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Routing Approaches

Here are the major approaches in IP routing.

Flooding

    • copies of a packet are flooded on all the network links
    • a packet that arrives to a node is copied to all interfaces except the one on which it came
    • no state is maintained
    • may lead to a loop
    • ensures that the end host gets the packet
    • there is no routing table involved
    • used when we have no idea of the network topology or when we can not trust it
    • used also in some network state transitions

Source Routing

    • the work happens at the end host.
    • is a good example of the end-to-end design principle in networking
    • the source host knows about the network topology
    • the source host controls the path of the packet: the source host provides in advance the list of nodes through which the packet traverses. The IP addresses of these nodes are written into the packet
    • there is no routing table involved

Spanning Trees

Before learning about spanning trees, let’s recall the construct of forwarding tables.

 Forwarding table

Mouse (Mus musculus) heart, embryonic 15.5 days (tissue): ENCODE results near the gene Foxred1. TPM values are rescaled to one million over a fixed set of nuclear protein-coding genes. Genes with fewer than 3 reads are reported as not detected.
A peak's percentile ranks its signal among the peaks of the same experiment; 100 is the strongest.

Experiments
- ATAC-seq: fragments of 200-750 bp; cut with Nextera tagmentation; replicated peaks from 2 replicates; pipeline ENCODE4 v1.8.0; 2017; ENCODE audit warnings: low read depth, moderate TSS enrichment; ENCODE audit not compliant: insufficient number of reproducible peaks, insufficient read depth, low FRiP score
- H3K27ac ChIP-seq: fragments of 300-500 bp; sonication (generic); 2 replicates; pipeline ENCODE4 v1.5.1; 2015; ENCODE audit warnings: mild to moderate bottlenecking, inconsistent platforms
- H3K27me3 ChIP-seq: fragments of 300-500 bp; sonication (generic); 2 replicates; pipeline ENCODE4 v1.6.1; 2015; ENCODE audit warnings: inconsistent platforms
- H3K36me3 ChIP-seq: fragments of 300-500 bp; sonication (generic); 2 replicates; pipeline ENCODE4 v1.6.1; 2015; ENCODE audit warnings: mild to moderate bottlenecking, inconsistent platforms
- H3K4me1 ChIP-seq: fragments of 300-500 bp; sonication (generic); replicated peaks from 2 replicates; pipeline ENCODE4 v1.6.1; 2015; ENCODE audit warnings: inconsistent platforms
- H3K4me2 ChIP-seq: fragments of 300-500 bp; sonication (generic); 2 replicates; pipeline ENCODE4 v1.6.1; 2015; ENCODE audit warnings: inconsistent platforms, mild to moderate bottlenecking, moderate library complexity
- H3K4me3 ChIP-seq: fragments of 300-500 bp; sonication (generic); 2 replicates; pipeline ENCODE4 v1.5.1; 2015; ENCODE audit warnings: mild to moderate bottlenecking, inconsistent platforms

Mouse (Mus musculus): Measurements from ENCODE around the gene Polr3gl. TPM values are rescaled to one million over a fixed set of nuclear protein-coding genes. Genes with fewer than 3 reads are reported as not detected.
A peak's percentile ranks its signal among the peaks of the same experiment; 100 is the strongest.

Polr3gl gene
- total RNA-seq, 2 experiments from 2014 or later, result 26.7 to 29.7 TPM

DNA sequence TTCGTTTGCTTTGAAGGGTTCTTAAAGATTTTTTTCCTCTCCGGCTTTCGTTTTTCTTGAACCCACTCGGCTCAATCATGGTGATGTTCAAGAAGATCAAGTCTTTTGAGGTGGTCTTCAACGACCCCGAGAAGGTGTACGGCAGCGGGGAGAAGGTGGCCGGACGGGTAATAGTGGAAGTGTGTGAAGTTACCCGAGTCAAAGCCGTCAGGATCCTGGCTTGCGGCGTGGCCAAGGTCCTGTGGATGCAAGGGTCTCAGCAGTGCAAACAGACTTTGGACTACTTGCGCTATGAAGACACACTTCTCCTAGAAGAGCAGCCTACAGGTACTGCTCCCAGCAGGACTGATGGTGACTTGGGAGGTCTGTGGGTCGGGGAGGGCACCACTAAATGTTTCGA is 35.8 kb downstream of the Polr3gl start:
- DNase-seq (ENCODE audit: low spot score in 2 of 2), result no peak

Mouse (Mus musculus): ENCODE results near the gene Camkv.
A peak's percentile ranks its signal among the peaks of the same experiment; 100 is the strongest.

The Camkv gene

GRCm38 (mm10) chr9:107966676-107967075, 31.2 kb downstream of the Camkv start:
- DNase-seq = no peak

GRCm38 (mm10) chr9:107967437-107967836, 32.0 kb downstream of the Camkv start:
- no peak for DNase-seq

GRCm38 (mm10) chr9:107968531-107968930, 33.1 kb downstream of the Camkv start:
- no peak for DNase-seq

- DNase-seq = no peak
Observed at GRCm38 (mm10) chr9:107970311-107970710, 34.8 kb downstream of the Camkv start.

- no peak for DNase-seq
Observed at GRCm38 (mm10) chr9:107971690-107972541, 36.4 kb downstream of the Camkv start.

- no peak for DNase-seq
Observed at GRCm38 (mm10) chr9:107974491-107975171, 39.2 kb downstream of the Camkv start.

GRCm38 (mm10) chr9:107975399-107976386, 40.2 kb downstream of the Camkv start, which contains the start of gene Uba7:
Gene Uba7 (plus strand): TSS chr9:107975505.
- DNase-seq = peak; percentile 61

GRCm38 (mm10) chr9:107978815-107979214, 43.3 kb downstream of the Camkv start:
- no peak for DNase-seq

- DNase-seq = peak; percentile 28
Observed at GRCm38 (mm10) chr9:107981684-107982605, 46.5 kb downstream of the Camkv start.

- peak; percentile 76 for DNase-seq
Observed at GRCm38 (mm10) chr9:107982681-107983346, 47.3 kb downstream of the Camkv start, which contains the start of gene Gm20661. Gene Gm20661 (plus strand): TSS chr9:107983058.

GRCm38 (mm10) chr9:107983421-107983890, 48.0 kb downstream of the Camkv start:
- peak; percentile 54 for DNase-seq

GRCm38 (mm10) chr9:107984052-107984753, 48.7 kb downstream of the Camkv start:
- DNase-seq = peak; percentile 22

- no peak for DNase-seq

• we talked about the forwarding table in more detail in this post
    • at each hop, a forwarding table is built and it allows to determine the next hop of each learned network address
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Figure: Using a forwarding table at each hop © phoenix.goucher.edu

    • in the end-to-end design principle, the forwarding table is an optimization made at the network level, and not at the end hosts. The network participates in populating the forwarding table.
routing-approaches-spanning-tree-keyboardbanger

Figure: a spanning tree in routing © Stanford University

A spanning tree is a set of logical links built between the source host and the end host. It is called spanning because it spans all the nodes in the path. And it’s called tree because it is loop free.

Spanning trees are used by routing algorithms to build and update the forwarding table at each hop

 

Routing algorithms need to know which metric we are using, in order to be able to determine the minimum-cost spanning tree. Metrics can be of many types:

  • number of hops
  • link cost
  • link reliability
  • link bandwidth
  • link security (“is there a VPN on it?”)
  • the minimum-cost spanning tree is then translated into a forwarding table entry.

Multipath

  • distributes packet among many paths as evenly as possible
  • helps reduce the load on links that are used by many flows

Multicast

  • this technology leverages the network to optimize the propagation of the packet. In fact, the source host sends one instance of the packet. And the packet is replicated at each node towards a select number of end hosts.

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